Bantzinger with his erotic depiction presents his own interpretation of the poem.
Parken en woestijnen, the first book of poetry by the Dutch poet M. Vasalis, appeared in 1940, and immediately received positive reviews. The Maatschappij der Nederlandsche Letterkunde (Society of Dutch Literature) awarded the book the Van der Hoogt-prize on June 7th, 1941. In October 1941 the seventh print was published, which made the total of sold copies 4800. Those interested in an illustrated version, could order a copy with original fine pen drawings or watercolours by the artist C.A.B. (Cees Bantzinger). How many of such copies he has illustrated is unknown. We do know, however, that the Dutch author W.F. Hermans owned one.
For the collections of the Society just mentioned, Leiden University Library has managed to obtain a copy with the original illustrations, making Leiden the only public library in the Netherlands that owns such an edition. This Leiden copy (shelfnumer 21182 D 12) counts twelve pen drawings, of which one is also coloured by the artist. The title of the adjoining poem refers to the title of a painting by Paul Gauguin from 1891, a portrait of a woman from Tahiti, nowadays in the Ny Carlsberg Glyptotek in Copenhagen.
By illustrating books in their own hand, those artists who refused to subscribe to the ‘Kulturkammer’ (the union founded by the Nazi occupier of the Netherlands which all active artists were forced to join) and who, for that reason were not allowed to practice their jobs, could gain some money in an illegal way. The drawings of Bantzinger did not please the author, however: she believed they generally did not fit her poems, presumably because her own memoires and impressions behind the verses were stronger than the interpretations of the artist.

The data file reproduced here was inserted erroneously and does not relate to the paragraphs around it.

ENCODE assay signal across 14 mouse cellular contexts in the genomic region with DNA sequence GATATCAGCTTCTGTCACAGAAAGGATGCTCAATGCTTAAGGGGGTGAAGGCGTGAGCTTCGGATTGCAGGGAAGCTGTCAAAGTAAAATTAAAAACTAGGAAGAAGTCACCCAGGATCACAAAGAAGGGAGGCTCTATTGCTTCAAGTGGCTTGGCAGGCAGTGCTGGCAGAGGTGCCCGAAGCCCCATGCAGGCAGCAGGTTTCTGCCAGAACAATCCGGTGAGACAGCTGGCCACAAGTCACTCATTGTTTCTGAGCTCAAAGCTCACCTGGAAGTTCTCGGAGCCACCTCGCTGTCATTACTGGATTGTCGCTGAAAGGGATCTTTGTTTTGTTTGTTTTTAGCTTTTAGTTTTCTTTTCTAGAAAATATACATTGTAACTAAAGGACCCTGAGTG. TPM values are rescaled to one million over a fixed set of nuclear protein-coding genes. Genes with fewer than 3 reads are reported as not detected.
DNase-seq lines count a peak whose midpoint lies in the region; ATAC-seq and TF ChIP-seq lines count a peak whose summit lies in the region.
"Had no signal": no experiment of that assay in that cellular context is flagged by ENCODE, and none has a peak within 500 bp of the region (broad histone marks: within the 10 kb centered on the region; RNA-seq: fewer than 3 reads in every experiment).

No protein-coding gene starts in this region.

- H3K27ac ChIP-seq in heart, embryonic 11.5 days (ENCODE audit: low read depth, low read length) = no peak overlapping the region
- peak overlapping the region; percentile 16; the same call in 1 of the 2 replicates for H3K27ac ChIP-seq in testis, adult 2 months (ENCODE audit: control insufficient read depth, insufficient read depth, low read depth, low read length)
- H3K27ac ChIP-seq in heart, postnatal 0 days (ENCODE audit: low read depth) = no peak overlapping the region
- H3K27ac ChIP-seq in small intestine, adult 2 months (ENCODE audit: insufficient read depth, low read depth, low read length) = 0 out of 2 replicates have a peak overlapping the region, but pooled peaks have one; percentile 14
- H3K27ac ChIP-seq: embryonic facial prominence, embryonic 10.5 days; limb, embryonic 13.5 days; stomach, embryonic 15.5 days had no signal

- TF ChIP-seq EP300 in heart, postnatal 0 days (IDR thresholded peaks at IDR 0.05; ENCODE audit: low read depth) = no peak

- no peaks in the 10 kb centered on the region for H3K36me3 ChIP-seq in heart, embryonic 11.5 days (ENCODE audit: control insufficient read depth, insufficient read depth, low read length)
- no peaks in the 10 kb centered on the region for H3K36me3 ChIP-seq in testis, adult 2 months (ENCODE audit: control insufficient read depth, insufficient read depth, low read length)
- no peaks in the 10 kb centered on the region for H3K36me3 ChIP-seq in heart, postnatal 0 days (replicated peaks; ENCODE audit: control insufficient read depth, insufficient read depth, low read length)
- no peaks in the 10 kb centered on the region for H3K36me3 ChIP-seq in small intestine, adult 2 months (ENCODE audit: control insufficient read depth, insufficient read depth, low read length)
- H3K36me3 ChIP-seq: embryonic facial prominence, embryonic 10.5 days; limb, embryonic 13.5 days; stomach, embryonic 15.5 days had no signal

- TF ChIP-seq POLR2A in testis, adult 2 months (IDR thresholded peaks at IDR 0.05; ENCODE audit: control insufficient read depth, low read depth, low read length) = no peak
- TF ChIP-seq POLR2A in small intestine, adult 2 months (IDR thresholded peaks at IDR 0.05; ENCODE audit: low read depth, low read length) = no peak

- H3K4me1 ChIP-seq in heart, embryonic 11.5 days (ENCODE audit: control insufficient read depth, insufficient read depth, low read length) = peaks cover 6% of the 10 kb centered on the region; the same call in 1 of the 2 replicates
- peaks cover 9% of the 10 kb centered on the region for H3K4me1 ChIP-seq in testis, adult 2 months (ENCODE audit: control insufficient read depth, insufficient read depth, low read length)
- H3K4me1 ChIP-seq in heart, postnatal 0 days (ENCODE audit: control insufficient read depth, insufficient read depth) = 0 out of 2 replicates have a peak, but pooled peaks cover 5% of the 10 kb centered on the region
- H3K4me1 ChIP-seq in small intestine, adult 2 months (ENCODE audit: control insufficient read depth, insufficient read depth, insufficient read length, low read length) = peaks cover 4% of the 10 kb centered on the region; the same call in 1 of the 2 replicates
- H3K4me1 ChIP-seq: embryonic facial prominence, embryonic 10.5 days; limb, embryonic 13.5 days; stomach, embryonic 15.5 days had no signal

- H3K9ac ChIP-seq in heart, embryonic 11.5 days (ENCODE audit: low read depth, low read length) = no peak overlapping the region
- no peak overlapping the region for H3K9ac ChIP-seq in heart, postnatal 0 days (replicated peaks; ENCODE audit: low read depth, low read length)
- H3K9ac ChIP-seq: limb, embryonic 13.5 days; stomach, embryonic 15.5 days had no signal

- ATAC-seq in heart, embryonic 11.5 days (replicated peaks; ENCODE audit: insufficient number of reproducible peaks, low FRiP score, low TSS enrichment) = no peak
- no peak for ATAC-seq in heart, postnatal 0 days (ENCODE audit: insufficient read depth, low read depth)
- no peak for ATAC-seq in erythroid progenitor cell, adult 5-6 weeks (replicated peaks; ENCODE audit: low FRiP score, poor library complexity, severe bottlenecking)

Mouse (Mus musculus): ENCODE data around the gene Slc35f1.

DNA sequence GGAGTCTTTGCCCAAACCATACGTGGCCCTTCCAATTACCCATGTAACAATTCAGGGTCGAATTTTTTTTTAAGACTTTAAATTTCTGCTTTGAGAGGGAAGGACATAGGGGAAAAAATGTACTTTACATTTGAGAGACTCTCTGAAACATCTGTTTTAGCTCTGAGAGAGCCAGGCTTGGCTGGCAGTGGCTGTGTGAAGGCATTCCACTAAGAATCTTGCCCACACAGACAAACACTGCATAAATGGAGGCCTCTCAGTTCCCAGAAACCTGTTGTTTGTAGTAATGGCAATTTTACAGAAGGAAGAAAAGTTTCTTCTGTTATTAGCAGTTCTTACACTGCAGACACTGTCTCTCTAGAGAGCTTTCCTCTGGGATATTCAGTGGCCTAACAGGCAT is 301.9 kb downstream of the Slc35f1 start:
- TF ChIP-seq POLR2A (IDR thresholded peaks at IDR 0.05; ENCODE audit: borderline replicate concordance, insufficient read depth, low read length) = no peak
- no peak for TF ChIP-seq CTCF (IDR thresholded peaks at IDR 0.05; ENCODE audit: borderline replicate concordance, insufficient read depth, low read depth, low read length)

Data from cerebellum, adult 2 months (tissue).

In her poem Vasalis describes what she sees on the painting by Gauguin: a seated woman, with her hands resting in her lap, and holding "a flower between her fingers", and then continues to express the thoughts of the portrayed (and of her self). Bantzinger illustrates this poem, but neglects the greater part of its meaning. He puts the flower in the hair of the (standing) woman and shows her half undressed. The inward-looking contemplation of Gauguin’s woman is contrasted by Vasalis with the woman’s presumed inner stirrings. Bantzinger neglects this internalization and with his erotic depiction presents his own interpretation of the poem.
We would like to be in contact with private owners who possess an illustrated copy of this or another edition, in order to compare the drawings in different copies.